The Cabaret of Plants was a gift from my friends at work for my birthday. Like so many things in life it arrived randomly at exactly the right time.
Toward the end of the book Mabey starts to talk about plant intelligence. Apparently now given an official trendy fad acronym ‘PI’.
Plants as intelligent, learning, adapting beings is something I can buy into. However, usually the people trying to prove plant intelligence are doing exactly what the Caberet of Plants spends 350 pages telling us not to do: project human and animalistic behaviours onto a kingdom of living beings very different to our own.
PI… No I can’t… Plant intelligence research far too often falls into the trap of presenting compelling findings in a wrapper of human traits. Turning great research into something that reads like hooky hippee nonsense. Comparing networks of fungi to the internet, the wood wide web, doesn’t work for instance. It’s true the connections are there but the information isn’t – I suspect – sent and received with intention. Instead, signals and nutrients are simply shared and acted upon by plants. Such comparisons do help communicate a complex subject to the masses, however the masses are left thinking “whatever you crazy”.
So when plant intelligence came up at the very end of a brilliant book I cringed slightly and felt disappointed that Mabey had, after chapters of concrete fact, slipped momentarily into the world of hooky-kookiness.
Then I finished the book and realised. His message had been delivered into my head perfectly (at least I think that’s what happened). The brief brush with plant intelligence was a small counterbalance to the facts.
The cabaret of plants goes on, to its own beat, out of sync but visible and linked to our own animal cabaret. To believe plants have intelligence you first have to rethink your own personal definition of what intelligence actually is.
I do believe in a plant intelligence but not in the Triffids meet Little Shop of Horrors definition. Plant intelligence is alien to animal and insect intelligence. Plants absorb information like emotionless computers, processing data from their surroundings. But then they learn and adapt (mostly) outside of our own time scale. The information learnt being passed down slowly from generation to generation. Intelligence doesn’t need a brain and Mabey presents a convincing and balanced case for plants having an intelligent existence.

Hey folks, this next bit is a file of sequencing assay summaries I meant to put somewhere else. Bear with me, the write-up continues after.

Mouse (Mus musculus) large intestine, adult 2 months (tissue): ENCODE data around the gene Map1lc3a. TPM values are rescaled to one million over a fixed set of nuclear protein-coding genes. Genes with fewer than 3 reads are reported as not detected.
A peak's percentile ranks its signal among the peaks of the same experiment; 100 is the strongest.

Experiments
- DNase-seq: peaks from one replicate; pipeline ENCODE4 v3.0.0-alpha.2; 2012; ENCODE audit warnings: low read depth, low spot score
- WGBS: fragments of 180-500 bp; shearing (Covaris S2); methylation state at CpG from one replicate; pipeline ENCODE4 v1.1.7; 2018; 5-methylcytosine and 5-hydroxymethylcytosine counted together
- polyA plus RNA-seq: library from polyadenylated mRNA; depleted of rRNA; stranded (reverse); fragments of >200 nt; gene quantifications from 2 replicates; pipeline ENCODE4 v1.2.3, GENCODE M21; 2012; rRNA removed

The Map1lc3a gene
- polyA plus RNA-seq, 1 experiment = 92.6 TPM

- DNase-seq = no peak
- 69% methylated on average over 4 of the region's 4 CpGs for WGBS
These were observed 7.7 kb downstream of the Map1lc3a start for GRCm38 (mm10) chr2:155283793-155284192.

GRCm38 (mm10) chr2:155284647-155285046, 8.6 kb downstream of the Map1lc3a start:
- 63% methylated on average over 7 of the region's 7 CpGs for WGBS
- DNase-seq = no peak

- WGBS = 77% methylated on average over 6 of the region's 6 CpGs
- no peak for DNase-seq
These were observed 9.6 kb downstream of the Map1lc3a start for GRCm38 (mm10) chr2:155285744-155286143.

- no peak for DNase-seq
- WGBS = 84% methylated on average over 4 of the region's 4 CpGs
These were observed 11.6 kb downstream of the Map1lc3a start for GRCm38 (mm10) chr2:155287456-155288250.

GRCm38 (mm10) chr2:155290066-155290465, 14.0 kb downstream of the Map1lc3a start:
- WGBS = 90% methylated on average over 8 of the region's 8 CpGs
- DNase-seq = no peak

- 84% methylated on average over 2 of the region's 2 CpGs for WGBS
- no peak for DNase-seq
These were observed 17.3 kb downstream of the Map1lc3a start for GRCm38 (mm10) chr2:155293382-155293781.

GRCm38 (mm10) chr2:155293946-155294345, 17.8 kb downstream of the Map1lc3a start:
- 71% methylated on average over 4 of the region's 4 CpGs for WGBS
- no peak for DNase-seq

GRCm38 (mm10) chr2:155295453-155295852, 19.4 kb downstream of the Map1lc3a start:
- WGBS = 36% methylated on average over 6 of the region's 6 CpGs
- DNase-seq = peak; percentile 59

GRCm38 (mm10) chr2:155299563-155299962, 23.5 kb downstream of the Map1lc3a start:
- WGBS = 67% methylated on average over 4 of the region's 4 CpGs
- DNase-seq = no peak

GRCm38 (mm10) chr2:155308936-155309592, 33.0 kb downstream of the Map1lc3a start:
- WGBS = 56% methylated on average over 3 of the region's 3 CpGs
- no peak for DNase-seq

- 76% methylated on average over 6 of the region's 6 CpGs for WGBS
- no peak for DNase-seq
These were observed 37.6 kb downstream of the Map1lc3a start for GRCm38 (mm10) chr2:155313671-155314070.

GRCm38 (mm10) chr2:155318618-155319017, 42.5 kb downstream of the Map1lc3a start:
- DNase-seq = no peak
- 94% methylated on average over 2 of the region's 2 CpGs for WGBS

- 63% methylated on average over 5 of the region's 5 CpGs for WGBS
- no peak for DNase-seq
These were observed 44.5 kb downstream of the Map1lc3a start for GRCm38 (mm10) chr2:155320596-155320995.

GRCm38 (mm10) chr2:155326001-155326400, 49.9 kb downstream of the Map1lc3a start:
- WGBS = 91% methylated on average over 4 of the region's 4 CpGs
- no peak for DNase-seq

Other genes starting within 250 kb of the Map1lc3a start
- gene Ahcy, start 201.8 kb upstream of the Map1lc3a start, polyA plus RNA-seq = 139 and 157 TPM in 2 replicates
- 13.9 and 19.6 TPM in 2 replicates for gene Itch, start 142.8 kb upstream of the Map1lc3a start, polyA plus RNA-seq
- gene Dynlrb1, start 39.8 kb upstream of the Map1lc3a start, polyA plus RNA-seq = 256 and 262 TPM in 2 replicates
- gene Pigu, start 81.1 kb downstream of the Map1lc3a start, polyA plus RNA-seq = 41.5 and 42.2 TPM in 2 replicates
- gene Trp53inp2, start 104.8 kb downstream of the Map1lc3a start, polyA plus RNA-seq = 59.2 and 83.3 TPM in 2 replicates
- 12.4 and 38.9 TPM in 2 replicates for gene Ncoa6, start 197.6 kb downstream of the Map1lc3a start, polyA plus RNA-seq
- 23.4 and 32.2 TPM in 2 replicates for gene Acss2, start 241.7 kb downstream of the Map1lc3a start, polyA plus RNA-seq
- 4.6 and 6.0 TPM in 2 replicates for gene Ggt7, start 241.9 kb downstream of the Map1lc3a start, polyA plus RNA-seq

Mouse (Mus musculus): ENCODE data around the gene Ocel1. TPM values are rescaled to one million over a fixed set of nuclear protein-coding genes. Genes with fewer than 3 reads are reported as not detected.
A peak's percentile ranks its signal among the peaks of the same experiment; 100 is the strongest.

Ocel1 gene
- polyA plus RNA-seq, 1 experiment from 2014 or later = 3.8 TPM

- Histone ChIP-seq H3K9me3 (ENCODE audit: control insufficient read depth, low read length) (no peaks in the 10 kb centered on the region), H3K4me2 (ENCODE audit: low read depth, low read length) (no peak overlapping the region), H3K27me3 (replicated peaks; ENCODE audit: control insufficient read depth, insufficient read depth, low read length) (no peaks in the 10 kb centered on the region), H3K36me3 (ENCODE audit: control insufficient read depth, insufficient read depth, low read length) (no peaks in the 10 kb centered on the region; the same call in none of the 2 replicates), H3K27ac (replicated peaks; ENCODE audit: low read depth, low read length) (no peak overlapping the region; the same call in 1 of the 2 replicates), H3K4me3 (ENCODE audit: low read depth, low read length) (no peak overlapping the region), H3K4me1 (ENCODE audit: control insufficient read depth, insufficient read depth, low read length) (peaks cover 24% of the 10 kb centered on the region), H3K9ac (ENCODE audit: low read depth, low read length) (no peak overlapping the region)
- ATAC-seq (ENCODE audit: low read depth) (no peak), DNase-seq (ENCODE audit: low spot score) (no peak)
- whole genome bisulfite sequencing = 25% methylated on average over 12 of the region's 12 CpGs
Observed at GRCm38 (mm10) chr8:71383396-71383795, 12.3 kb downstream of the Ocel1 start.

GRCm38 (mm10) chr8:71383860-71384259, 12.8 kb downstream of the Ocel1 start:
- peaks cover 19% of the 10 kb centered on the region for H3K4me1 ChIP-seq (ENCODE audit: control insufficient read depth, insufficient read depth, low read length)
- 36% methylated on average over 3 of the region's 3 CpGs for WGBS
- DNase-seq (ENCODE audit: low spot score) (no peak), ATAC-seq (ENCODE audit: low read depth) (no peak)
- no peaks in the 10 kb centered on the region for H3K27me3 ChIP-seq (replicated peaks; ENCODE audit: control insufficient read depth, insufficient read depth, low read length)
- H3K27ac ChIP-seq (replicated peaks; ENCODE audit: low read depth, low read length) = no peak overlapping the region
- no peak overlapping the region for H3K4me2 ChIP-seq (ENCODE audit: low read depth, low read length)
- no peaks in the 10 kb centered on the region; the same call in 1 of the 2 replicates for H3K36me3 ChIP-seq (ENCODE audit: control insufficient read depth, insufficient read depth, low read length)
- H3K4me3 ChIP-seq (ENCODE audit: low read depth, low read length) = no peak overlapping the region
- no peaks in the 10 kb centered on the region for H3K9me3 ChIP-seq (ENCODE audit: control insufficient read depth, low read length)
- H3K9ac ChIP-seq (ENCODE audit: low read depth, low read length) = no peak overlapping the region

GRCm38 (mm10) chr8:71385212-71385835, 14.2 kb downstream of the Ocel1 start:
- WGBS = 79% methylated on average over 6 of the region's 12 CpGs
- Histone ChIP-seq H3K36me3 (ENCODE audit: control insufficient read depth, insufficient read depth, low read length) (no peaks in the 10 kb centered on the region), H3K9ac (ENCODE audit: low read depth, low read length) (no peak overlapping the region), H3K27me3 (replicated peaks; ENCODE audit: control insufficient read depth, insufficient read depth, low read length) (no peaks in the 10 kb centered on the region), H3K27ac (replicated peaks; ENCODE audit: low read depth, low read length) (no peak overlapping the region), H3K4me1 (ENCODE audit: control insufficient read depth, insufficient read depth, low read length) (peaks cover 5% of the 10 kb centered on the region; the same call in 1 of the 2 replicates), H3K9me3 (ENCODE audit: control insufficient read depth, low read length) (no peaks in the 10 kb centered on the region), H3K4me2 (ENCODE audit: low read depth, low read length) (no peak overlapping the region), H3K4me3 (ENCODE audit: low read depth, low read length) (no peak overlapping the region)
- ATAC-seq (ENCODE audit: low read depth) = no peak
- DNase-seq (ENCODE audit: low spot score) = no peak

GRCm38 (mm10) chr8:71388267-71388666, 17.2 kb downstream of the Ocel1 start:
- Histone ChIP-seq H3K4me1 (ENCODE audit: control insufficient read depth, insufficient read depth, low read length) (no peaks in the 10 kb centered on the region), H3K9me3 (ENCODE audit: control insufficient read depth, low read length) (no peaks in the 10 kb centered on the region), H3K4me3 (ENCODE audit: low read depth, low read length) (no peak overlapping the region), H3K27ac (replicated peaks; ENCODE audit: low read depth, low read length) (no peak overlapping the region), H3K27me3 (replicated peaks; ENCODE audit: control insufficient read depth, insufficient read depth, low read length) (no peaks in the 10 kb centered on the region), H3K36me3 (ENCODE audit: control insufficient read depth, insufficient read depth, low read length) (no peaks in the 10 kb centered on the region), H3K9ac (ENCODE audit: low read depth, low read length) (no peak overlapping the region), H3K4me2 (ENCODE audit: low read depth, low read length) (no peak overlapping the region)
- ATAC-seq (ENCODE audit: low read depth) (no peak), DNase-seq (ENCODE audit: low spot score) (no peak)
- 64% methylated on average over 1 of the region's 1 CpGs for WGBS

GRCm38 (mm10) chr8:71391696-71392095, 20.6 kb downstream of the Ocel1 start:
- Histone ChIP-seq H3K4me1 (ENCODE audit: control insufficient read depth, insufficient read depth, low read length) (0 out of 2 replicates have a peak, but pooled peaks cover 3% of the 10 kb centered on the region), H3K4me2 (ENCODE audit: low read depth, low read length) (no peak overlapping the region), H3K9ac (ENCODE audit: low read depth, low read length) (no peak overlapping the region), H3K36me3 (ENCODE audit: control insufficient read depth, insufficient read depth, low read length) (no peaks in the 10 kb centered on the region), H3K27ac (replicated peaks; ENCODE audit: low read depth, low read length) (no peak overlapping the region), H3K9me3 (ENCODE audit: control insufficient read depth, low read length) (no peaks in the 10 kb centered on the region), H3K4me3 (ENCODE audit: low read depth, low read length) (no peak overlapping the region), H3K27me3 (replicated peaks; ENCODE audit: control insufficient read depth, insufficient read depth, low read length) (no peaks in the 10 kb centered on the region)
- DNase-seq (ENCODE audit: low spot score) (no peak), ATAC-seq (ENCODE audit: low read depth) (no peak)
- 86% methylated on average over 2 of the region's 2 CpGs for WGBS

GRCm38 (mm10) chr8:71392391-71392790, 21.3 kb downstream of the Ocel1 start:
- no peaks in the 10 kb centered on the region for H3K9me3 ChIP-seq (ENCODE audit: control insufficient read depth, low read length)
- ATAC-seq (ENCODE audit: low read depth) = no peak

The Cabaret of Plants is unlike any book I’ve read before. Broken into a series of chapters that read like short essays layering point upon point leading to a conclusion, while educating us on plant and botanical history along the way.
Taking us on a journey from the Californian Sequoiadendron giganteum to the Victorian Pteridomania, stopping at England’s churchyard Yew, Taxus baccata. Mabey shines in the chapters talking about British wild flowers, especially orchids.
This is a book that is enjoyable for its education, its love of plants, and the outpourings of a mind that clearly knows vastly more about plants than most.
Summary: The Cabaret of Plants
My first step into Mabey’s plant obsessed mind has left me wanting to visit his much acclaimed back catalogue. The Cabaret of Plants is an enjoyable and unique read that pours fact after fact at you in short stories.
Personally, I loved it most for challenging the way people look at plants, and for the way humans so unwittingly (and wittingly) barge into and devastate the lives of plants. I hadn’t appreciated quite how destructive the Victorian plant hunting fad had been, for instance.
I finished the book feeling enriched with a depth of knowledge and opinions changed. I also chuckled along at Mabey’s brilliant, fun and clever writing. Excellent. Thank you Mr Mabey.
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